Wednesday, December 7, 2011











VIS REPORTS: VATICAN CITY, 6 DEC 2011 (VIS) - Tomorrow 7 December, Benedict XVI will switch on the lights of the biggest Christmas tree in the world, a "sign of universal peace and brotherhood among peoples" located in the Italian town of Gubbio.


The "tree", which is made up of an arrangement of coloured lights on the side of Mount Ingino, has been erected by volunteers every year since 1981. Its base is approximately 450 metres wide and it extends for 750 metres up the hillside from the city's mediaeval walls to the basilica of St. Ubaldo. The silhouette of the tree is marked with 300 green lights, and it covers a surface area of some 130,000 square meters illuminated with 400 multicoloured lights. At the top is a comet made up of 250 lights covering an area of 1,000 square metres.

The tree is illuminated every year on 7 December, during a traditional celebration attended by representatives of the world of culture, show business and politics. Benedict XVI will activate the illumination from his apartments in the Vatican Apostolic Palace. He will touch the screen of a Sony "Tablet" with an "Android" operating system which, via the Internet, will transmit the command to switch on the electric current to the tree.

The Holy Father will be seen in Gubbio thanks to a television linkup organised by the Vatican Television Centre. The event, which will be televised both nationally and internationally, is due to begin at 5.30 p.m. and the illumination of the tree will take place at 6.30 p.m.

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VATICAN CITY, 6 DEC 2011 (VIS) - The Pontifical Council for Inter-religious Dialogue today met with a delegation from the Jain religion. The meeting was presided by Cardinal Jean-Louis Tauran, president of the pontifical council, and by Nemu Chandaria, deputy chairman of the board of directors of the Institute of Jainology.

"This meeting was the second one after that of 14 February 1995. Moreover, there have been contacts between the Jain community and the Pontifical Council for Inter-religious Dialogue since 1986", reads an English language communique published today. During the meeting, "held in an atmosphere of mutual respect and friendship, members of the delegations expressed satisfaction over the cordial relations and cooperation that exist between both the Christian and Jain communities in countries where they live their day-to-day lives in proximity.

"While expressing the desire to expand mutual concrete collaboration", the communique adds, "the delegations agreed that it must be ever more strengthened at the local levels to better contribute towards the common good of the entire society. In particular, they stressed the importance of educating the younger generations to be aware of their own traditions, and to know and better respect those of others.

"With an aim to find concrete areas of convergence as the basis of collaboration, they discussed the Jain principle of 'non-violence' (Ahimsa) and that of Christian 'charity'. They found some common elements that can motivate and sustain Jain-Catholic collaboration, recognising the differences between the two principles.

"They also recognised that these elements, on a practical level, call upon the followers of both the traditions to promote mutual respect, truthfulness, honesty, freedom, peace, social harmony and to commit themselves to eliminate every form of violence against human beings, in particular injustice, poverty and exploitation of natural resources".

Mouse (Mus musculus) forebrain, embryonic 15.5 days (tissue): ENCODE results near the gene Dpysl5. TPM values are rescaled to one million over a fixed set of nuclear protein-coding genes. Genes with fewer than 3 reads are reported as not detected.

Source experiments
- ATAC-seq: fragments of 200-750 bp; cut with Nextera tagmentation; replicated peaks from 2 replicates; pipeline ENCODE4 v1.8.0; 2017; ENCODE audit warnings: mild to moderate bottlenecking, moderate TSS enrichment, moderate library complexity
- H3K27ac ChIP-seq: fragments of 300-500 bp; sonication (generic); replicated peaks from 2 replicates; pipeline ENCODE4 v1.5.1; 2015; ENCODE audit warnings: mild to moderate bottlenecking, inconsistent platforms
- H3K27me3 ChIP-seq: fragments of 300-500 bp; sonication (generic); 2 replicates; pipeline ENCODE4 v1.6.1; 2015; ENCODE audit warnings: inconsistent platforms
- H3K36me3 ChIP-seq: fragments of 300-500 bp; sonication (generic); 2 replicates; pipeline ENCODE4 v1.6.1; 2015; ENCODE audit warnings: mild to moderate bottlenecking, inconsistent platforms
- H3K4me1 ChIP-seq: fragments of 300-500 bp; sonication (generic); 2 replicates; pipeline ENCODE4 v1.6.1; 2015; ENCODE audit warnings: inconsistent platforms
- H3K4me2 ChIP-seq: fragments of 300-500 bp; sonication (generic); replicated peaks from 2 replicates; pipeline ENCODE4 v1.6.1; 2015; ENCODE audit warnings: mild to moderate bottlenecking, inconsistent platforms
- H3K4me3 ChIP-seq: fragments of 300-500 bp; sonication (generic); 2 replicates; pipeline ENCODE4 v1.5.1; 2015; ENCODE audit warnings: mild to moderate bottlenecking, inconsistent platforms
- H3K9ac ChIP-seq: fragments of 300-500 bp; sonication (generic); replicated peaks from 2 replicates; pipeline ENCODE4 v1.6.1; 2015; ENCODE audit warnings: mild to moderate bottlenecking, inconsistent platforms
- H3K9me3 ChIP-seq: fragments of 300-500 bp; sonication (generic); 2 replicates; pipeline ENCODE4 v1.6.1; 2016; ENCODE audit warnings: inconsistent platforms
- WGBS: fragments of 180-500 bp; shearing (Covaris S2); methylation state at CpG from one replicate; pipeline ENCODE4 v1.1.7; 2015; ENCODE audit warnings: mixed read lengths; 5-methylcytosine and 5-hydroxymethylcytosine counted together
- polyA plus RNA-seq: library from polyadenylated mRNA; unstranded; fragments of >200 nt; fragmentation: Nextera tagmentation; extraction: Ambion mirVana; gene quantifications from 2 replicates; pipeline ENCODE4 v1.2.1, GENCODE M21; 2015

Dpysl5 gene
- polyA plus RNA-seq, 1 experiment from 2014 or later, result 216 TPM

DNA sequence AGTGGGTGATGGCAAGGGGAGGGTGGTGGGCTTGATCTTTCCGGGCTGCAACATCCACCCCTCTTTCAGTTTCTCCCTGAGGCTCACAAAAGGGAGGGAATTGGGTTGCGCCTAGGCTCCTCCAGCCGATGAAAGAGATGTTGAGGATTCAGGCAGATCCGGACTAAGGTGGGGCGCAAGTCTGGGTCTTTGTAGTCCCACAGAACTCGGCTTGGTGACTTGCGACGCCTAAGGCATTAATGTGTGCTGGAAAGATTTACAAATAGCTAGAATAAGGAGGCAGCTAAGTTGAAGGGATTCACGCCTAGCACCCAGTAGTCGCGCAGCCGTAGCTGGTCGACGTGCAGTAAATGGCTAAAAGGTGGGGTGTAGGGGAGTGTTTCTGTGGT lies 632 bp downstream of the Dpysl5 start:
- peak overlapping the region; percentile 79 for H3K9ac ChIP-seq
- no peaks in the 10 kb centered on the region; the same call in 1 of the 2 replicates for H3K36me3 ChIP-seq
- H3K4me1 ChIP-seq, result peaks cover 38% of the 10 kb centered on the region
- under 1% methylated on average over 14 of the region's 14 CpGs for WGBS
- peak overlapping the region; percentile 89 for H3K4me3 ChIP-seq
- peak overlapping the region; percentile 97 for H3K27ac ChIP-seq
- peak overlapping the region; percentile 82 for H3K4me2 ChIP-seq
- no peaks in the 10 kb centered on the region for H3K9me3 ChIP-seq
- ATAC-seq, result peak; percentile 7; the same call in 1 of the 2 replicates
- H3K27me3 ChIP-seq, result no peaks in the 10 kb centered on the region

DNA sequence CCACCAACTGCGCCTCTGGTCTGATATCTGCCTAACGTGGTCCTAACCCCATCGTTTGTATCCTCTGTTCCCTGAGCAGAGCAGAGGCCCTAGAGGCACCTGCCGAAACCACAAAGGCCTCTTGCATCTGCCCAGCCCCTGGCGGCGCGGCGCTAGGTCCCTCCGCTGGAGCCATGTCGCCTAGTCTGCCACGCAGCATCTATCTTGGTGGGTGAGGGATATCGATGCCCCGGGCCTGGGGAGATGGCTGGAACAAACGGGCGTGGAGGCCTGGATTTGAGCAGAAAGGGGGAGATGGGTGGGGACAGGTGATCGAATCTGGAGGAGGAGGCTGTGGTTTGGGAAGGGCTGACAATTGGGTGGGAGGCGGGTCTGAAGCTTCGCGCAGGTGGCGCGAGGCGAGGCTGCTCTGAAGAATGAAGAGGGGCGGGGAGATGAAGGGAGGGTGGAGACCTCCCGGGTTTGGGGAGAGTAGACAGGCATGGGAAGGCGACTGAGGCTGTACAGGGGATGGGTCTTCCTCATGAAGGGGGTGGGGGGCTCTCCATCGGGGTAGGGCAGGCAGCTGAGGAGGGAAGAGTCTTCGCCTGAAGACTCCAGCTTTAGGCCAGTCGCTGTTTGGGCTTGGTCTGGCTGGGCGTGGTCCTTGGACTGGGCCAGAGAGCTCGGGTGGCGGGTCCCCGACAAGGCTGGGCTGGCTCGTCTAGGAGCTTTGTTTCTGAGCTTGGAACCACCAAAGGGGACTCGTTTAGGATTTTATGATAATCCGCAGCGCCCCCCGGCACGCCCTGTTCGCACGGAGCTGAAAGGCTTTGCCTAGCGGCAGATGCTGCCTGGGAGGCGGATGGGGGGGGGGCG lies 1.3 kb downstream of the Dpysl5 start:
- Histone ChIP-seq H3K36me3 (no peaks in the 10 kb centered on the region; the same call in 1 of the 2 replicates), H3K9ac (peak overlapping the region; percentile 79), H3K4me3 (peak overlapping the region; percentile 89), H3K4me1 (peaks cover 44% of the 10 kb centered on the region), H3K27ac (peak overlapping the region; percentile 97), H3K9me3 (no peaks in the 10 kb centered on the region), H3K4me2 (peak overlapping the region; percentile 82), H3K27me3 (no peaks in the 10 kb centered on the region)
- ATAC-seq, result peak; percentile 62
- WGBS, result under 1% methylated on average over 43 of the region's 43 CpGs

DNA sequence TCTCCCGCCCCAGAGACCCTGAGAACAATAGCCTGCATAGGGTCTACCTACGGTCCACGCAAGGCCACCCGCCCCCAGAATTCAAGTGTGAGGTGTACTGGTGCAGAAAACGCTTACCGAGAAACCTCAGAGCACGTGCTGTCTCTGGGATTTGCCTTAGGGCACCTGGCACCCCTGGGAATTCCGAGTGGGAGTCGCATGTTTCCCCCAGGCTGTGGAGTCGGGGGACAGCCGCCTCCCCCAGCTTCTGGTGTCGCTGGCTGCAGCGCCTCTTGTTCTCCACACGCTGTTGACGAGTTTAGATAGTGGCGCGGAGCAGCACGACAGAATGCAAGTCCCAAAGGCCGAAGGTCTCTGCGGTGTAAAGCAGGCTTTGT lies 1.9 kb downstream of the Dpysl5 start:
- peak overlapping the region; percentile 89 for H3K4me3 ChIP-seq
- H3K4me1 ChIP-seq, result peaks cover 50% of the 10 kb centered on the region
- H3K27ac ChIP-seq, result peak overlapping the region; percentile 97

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VATICAN CITY, 6 DEC 2011 (VIS) - The Holy See yesterday became a member State of the International Organisation for Migration (IOM-OIM). The Holy See's request was accepted by the Geneva-based institution in the course of its recent plenary.

The OIM was established in 1951 and bases its activities on the principle that humane and orderly migration benefits both migrants and society. It has 130 member States and around 100 observers, including States and non-governmental organisations.

Speaking on Vatican Radio yesterday, Archbishop Silvano M. Tomasi C.S., Holy See permanent observer to the United Nations at Geneva, noted that, "as we are witnessing a continuous increase in the number of migrants and refugees in the world, it is important for us to be present and to participate in the efforts of the international community with the specific contribution of the Holy See: an ethical voice which gives a fresh interpretation to these new situations. ... What must prevail is not so much politics, as the need to meet the human needs of these people, as they migrate through the various regions of the world".

Archbishop Tomasi recalled how the Church has always been in the frontline in helping migrants, through a broad network of Catholic organisations. For this reason, "collaboration with the structures of the international community is a logical operative step helping us to make our service even more effective", he said. Ecclesiastical structures "serve all people generously, irrespective of their religious faith, colour or legal status. What counts is human beings and their dignity, and this is often at risk in the situations of marginality which arise as people move from one country to another seeking work or new forms of survival". The Church's ethical contribution will, then, focus on "the defence of human beings and their dignity".

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VATICAN CITY, 6 DEC 2011 (VIS) - Cardinal Secretary of State Tarcisio Bertone S.D.B. has been awarded the John Paul II peace prize, which is granted by the cultural association "Anassilaos", based in the Italian city of Reggio Calabria.